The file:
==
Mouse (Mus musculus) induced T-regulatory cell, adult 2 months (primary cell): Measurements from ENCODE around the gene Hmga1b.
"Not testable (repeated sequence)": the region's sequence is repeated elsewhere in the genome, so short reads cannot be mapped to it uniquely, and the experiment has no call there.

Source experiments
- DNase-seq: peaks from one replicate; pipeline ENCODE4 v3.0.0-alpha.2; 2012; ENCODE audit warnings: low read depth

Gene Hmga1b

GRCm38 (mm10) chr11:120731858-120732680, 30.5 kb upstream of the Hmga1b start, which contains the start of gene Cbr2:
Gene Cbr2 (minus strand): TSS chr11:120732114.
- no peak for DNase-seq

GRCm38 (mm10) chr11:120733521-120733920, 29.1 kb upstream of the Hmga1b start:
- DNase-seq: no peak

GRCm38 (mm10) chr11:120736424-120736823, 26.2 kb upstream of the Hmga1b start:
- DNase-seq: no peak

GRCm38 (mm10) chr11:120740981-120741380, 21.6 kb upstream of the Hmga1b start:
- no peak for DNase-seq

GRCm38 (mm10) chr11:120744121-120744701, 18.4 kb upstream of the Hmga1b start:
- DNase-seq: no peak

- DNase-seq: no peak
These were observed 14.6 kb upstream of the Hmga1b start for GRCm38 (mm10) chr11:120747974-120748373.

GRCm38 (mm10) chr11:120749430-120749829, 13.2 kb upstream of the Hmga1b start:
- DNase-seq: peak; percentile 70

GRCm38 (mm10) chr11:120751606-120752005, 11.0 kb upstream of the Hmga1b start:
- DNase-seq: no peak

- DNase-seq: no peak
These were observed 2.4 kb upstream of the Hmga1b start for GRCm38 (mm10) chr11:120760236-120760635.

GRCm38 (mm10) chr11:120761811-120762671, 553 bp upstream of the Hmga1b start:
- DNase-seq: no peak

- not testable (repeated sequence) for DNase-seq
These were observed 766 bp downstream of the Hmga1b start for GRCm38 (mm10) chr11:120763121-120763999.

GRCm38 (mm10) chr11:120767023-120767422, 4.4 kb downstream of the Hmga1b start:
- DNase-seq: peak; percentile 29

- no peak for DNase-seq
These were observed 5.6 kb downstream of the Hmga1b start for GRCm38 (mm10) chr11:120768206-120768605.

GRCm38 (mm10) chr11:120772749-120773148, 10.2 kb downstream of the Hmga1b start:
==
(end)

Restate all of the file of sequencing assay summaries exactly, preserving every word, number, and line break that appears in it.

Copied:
Mouse (Mus musculus) induced T-regulatory cell, adult 2 months (primary cell): Measurements from ENCODE around the gene Hmga1b.
"Not testable (repeated sequence)": the region's sequence is repeated elsewhere in the genome, so short reads cannot be mapped to it uniquely, and the experiment has no call there.

Source experiments
- DNase-seq: peaks from one replicate; pipeline ENCODE4 v3.0.0-alpha.2; 2012; ENCODE audit warnings: low read depth

Gene Hmga1b

GRCm38 (mm10) chr11:120731858-120732680, 30.5 kb upstream of the Hmga1b start, which contains the start of gene Cbr2:
Gene Cbr2 (minus strand): TSS chr11:120732114.
- no peak for DNase-seq

GRCm38 (mm10) chr11:120733521-120733920, 29.1 kb upstream of the Hmga1b start:
- DNase-seq: no peak

GRCm38 (mm10) chr11:120736424-120736823, 26.2 kb upstream of the Hmga1b start:
- DNase-seq: no peak

GRCm38 (mm10) chr11:120740981-120741380, 21.6 kb upstream of the Hmga1b start:
- no peak for DNase-seq

GRCm38 (mm10) chr11:120744121-120744701, 18.4 kb upstream of the Hmga1b start:
- DNase-seq: no peak

- DNase-seq: no peak
These were observed 14.6 kb upstream of the Hmga1b start for GRCm38 (mm10) chr11:120747974-120748373.

GRCm38 (mm10) chr11:120749430-120749829, 13.2 kb upstream of the Hmga1b start:
- DNase-seq: peak; percentile 70

GRCm38 (mm10) chr11:120751606-120752005, 11.0 kb upstream of the Hmga1b start:
- DNase-seq: no peak

- DNase-seq: no peak
These were observed 2.4 kb upstream of the Hmga1b start for GRCm38 (mm10) chr11:120760236-120760635.

GRCm38 (mm10) chr11:120761811-120762671, 553 bp upstream of the Hmga1b start:
- DNase-seq: no peak

- not testable (repeated sequence) for DNase-seq
These were observed 766 bp downstream of the Hmga1b start for GRCm38 (mm10) chr11:120763121-120763999.

GRCm38 (mm10) chr11:120767023-120767422, 4.4 kb downstream of the Hmga1b start:
- DNase-seq: peak; percentile 29

- no peak for DNase-seq
These were observed 5.6 kb downstream of the Hmga1b start for GRCm38 (mm10) chr11:120768206-120768605.

GRCm38 (mm10) chr11:120772749-120773148, 10.2 kb downstream of the Hmga1b start: